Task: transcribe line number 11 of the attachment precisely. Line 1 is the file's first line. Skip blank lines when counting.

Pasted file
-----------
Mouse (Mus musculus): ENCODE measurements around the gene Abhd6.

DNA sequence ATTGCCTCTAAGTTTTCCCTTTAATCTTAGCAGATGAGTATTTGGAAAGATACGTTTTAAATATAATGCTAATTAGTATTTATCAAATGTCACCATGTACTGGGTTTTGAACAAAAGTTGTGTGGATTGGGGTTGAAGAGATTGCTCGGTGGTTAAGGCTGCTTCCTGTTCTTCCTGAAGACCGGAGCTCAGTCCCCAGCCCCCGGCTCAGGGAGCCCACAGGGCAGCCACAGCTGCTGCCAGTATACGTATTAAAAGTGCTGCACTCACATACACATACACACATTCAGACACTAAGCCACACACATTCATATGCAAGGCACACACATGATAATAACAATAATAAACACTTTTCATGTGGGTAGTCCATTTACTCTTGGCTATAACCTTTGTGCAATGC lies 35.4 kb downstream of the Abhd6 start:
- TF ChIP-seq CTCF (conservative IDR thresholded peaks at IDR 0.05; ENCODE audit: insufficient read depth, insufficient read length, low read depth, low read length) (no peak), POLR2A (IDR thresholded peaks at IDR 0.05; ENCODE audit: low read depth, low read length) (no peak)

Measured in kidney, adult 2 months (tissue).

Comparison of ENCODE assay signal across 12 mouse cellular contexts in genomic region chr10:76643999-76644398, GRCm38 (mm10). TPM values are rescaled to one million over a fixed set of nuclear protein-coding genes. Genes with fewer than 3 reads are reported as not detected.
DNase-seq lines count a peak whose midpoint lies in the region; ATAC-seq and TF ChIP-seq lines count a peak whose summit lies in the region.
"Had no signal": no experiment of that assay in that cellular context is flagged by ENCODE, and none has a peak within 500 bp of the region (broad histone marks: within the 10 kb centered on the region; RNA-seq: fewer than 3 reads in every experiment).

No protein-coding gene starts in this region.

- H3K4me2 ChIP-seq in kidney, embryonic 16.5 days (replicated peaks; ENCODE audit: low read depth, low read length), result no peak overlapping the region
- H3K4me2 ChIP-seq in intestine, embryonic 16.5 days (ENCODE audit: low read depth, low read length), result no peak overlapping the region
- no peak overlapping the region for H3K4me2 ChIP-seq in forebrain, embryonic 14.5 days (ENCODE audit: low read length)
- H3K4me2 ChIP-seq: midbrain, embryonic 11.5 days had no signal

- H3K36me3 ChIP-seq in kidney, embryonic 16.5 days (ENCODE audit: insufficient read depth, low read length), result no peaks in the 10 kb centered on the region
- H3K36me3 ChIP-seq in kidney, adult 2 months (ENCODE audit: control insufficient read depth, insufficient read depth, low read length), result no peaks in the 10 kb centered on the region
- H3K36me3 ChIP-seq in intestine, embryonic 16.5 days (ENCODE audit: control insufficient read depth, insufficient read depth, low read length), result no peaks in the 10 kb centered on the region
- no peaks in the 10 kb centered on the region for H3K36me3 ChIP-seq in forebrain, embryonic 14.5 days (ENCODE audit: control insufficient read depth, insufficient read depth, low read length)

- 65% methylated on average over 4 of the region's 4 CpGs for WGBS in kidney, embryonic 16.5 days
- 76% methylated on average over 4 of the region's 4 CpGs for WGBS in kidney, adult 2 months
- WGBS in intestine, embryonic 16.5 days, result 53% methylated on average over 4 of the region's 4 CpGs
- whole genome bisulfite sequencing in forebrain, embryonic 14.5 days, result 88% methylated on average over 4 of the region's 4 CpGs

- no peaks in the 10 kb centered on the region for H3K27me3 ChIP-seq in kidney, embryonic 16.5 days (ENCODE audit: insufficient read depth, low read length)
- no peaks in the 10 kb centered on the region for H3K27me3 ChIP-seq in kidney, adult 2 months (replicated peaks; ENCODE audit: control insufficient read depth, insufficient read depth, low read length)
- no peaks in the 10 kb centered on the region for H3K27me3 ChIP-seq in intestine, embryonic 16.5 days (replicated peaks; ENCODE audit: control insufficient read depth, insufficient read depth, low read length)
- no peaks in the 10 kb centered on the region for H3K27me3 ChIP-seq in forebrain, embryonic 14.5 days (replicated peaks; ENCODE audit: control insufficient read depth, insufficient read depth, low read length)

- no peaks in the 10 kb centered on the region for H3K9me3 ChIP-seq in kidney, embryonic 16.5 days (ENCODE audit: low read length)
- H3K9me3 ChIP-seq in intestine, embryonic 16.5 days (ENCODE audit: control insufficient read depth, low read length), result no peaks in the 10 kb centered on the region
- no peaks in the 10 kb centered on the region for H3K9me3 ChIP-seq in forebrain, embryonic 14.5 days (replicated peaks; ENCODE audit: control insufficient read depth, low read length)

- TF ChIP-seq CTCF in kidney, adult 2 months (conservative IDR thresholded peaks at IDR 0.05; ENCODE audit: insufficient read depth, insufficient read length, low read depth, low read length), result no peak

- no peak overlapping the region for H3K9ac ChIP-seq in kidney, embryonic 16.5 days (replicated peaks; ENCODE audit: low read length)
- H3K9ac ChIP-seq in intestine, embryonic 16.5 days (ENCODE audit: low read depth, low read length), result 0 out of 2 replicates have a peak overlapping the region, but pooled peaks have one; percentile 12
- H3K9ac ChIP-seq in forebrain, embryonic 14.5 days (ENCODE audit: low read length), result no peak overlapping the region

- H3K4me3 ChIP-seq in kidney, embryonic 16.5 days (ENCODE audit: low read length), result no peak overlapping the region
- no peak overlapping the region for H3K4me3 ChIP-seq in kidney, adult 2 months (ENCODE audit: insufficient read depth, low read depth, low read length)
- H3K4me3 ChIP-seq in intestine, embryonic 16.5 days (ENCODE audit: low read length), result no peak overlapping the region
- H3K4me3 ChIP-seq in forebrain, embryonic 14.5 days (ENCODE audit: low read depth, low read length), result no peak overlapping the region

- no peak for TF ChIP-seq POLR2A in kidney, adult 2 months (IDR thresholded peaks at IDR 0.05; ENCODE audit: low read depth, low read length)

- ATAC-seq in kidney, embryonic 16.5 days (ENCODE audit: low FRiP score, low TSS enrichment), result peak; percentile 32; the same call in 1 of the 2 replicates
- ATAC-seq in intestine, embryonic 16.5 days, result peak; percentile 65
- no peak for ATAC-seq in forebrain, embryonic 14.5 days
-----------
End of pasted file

- no peak overlapping the region for H3K4me2 ChIP-seq in forebrain, embryonic 14.5 days (ENCODE audit: low read length)